Joel: Nothing changed except for the credits. The reason for splitting the credits in terms of what we did was very complicated. We were trying to preempt other voices from coming in. We thought if one of us is the director and one of us is the producer, we’re not going to get a creative producer to come in. And it’s true — we didn’t.

But what happens if you disagree?
Joel: What happens if you disagree with the cinematographer? Movies are not sitting in a room painting a picture. Or as David Lean used to say, “You’re not some English teacher in your basement.” It’s a social enterprise.
Ethan: Dealing with each other is the least of it.
Joel: Most directors, if they are talking to a cinematographer, it’s just them and the cinematographer. With us, we’re a gang of two against whomever we’re talking to.
Ethan: If it’s just Joel, it would be some asshole’s opinion. It’s theoretical for us. We write the script together, and we go from there. Any division of labor doesn’t occur to us.

You started making movies as teenagers growing up in Minnesota on a Super 8 camera. What were they about?
Joel: We’d remake what we saw on TV.
Ethan: We were watching movies from the shittiest period of Hollywood history. The ’60s was pretty poor material — Bob Hope movies, but not Bob and Bing Crosby.
Joel: “That Touch of Mink” would be a very important movie for us. Or “I’ll Take Sweden,” “Advise and Consent.” Every now and then, late at night, we’d go out and see “The Maltese Falcon” and go, “Wow! That’s pretty happening.” Ethan pointed out once, we saw a lot of stuff that was programmed by a guy in Minneapolis who had the Joseph E. Levine catalogue. It was very eclectic. You would see a Hercules movie one day, and the next day you’d see “8½.” And that mix of high and low, we took in.

How do you like to watch movies?
Joel: We like to watch them in movies theaters. We don’t get to see as many as we used to. There’s this insidious thing with the Academy now where they send you DVDs of everything, which I think is just terrible, because — it’s too convenient. Something that you spend a lot of time and effort making look good on a big screen, yet most people are watching them on a shitty little screen.
Ethan: Yeah. But then it’s like telling your kid not to smoke dope, because you sneak the screeners yourself.

Frances McDormand became a breakout star in your first film, 1984’s “Blood Simple.” How did you find her?
Joel: We were casting a very low-budget independent movie. We hadn’t done anything, so we were going and watching a lot of theater. We saw “Crimes of the Heart,” which Holly Hunter was in. We thought she was interesting, and asked if she wanted to come and meet on the movie. She had another commitment, but she was Fran’s roommate at the time. Fran came in and auditioned, and that’s how we met Fran.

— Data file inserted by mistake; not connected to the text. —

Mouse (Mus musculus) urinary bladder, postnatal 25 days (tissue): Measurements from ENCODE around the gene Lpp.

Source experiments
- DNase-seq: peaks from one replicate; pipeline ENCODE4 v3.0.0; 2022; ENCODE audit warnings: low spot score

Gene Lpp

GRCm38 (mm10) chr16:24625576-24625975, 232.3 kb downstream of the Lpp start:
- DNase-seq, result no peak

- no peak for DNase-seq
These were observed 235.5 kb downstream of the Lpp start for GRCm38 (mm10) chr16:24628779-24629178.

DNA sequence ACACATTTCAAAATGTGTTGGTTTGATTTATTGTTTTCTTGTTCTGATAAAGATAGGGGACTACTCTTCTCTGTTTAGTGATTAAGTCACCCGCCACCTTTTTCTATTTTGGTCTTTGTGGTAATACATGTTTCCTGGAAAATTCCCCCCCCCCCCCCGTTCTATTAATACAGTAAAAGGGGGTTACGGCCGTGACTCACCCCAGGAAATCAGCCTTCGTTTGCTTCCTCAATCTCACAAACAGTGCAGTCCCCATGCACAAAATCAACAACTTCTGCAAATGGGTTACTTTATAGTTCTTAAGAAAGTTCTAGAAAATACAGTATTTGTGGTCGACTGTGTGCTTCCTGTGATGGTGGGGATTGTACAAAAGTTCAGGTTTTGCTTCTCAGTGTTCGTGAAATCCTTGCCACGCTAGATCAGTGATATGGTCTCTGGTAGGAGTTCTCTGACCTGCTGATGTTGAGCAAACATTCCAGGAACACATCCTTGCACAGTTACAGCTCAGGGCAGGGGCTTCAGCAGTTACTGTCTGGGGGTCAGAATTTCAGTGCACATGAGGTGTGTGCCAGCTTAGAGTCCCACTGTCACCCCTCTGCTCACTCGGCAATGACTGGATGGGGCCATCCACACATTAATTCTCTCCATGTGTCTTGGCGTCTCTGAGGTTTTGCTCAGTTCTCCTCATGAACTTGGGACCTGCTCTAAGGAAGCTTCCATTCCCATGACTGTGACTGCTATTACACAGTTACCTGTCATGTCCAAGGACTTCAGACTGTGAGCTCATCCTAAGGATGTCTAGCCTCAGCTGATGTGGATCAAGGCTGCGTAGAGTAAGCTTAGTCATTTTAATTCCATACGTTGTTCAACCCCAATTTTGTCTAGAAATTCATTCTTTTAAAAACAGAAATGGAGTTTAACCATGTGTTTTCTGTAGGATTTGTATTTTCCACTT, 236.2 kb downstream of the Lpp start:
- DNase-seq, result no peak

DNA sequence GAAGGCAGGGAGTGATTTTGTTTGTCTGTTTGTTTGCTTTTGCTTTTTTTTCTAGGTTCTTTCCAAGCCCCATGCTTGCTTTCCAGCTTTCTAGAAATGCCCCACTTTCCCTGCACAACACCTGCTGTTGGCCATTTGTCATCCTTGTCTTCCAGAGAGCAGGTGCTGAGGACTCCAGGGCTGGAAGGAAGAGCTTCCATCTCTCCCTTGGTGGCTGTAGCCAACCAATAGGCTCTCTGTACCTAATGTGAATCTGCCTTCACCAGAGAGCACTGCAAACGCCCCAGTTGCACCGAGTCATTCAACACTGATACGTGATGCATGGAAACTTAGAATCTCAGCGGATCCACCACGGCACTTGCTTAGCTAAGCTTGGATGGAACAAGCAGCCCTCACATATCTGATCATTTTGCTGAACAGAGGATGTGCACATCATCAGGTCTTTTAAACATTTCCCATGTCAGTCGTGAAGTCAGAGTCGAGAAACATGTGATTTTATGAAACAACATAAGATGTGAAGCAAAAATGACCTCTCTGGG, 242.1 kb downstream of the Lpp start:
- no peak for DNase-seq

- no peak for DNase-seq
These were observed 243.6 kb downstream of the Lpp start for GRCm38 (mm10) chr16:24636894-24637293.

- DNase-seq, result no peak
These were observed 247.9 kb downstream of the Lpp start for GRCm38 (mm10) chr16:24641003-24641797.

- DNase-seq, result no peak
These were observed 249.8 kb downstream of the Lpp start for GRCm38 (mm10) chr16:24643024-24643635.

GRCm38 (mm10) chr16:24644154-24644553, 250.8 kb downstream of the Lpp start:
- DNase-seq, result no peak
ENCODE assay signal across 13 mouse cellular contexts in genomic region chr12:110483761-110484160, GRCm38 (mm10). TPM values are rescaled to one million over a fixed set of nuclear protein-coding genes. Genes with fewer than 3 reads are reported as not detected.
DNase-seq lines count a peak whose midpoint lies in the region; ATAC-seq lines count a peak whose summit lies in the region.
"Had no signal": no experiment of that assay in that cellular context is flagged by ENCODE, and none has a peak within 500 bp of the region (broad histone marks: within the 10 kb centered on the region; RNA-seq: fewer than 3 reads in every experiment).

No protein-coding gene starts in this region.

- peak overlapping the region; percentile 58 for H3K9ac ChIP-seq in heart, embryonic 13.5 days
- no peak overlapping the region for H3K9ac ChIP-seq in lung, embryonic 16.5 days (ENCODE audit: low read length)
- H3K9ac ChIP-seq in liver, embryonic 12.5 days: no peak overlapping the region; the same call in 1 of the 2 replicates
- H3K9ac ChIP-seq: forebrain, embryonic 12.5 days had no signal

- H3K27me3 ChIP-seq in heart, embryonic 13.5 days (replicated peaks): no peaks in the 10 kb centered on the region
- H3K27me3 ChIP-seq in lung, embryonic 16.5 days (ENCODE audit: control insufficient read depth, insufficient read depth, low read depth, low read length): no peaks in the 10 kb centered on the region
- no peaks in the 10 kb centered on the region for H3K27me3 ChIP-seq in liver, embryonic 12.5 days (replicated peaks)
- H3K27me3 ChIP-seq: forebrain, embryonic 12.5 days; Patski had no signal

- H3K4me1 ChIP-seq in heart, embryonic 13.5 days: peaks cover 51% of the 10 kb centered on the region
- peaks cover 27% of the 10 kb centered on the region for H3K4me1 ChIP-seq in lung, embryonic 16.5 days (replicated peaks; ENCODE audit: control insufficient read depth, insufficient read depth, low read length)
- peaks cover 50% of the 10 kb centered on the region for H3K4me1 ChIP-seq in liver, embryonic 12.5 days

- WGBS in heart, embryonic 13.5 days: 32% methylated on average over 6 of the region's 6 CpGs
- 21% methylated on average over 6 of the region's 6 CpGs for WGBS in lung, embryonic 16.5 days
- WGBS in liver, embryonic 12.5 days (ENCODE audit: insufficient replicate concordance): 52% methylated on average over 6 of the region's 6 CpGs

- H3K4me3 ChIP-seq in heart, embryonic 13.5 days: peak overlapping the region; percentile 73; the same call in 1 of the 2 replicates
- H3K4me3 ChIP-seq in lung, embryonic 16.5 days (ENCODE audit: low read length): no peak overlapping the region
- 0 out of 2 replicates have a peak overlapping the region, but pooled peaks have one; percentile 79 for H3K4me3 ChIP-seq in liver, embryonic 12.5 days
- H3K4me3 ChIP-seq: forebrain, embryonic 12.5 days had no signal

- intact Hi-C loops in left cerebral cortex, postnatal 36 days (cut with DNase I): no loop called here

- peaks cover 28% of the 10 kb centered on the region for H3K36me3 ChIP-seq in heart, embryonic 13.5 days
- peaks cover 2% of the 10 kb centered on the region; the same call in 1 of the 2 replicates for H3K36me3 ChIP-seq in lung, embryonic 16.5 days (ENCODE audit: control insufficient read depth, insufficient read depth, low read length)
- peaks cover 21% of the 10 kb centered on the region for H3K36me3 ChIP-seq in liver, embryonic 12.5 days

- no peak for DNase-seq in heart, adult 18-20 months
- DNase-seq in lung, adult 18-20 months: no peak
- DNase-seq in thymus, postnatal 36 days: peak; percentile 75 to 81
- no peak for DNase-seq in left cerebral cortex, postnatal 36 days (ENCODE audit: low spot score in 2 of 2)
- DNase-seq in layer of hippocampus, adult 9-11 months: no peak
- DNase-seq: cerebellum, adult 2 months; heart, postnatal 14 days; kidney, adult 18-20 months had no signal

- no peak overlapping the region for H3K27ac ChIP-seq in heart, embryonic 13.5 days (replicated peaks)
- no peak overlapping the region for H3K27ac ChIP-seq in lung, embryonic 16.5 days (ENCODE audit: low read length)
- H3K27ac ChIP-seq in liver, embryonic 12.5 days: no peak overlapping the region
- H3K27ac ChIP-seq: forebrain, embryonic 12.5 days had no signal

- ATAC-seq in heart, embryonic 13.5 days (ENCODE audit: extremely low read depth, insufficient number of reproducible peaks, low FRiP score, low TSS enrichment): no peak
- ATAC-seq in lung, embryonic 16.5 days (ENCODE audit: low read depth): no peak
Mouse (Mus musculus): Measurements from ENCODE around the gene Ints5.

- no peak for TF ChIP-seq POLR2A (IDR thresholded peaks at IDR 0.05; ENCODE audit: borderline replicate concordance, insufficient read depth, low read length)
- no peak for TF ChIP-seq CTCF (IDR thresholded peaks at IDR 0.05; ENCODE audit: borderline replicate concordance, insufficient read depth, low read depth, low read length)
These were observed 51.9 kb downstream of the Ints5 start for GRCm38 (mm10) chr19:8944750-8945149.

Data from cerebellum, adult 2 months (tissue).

And how long before you asked her on a date?
Ethan: Wait a minute!
Joel: Let’s just leave it at how we met.

“Fargo” has become a critically acclaimed TV hit. Would you ever consider directing television?
Ethan: I don’t think so. Actually, I’m not sure what TV is anymore. HBO gives you money and maybe they release it theatrically or on TV.
Joel: It goes back to what I’m saying before about all the Academy discs, and people watch them on their TV. How does that not make me a TV director?
Ethan: It’s hard to get away from being old. I still talk about the TV set.

Have you seen “Star Wars: The Force Awakens”?
Joel: I haven’t.
Ethan: No.

You’re the last two people in America who can claim that.
Joel: I’m very anxious to see it. Oscar Isaac (whom the Coens discovered in “Inside Llewyn Davis”) is now a “Star Wars” character.
Ethan: And Adam Driver. It’s very weird when people you know are in “Star Wars.”

Oscar should give you a commission.
Joel: Tell Oscar that.

We’re in the business of sequels now.
Ethan: People go to them. Now we’re a couple of old guys bitching about the good old days.

I hear that a “Big Lebowski” sequel might be in the works.
Joel: Tara Reid likes to announce that just like Clooney likes to announce “Hail, Caesar!” In this case, I don’t think we’ll oblige.

John Turturro has also said that there could be a spinoff with his character, Jesus.
Ethan: No. We’re going to do a “Barton Fink” sequel at some point.
Joel: That’s the one movie that we thought deserved a sequel, called “Old Fink.” But we don’t want to do it until Turturro is quite old. He’s getting there.

Have you written it?
Ethan: No, but there’s a huge groundswell of demand for it.
Joel: This reminds me of an event some years ago; Ann Richards, the governor of Texas, was there. And we were showing some movie in Austin, and she asked me what we were doing next. I said, “Well, we’re making a movie about a barber who wants to be a dry cleaner.” There was a long pause, and she looked at me and said, “I’m trying real hard to get excited about that.”

Coen Bros variety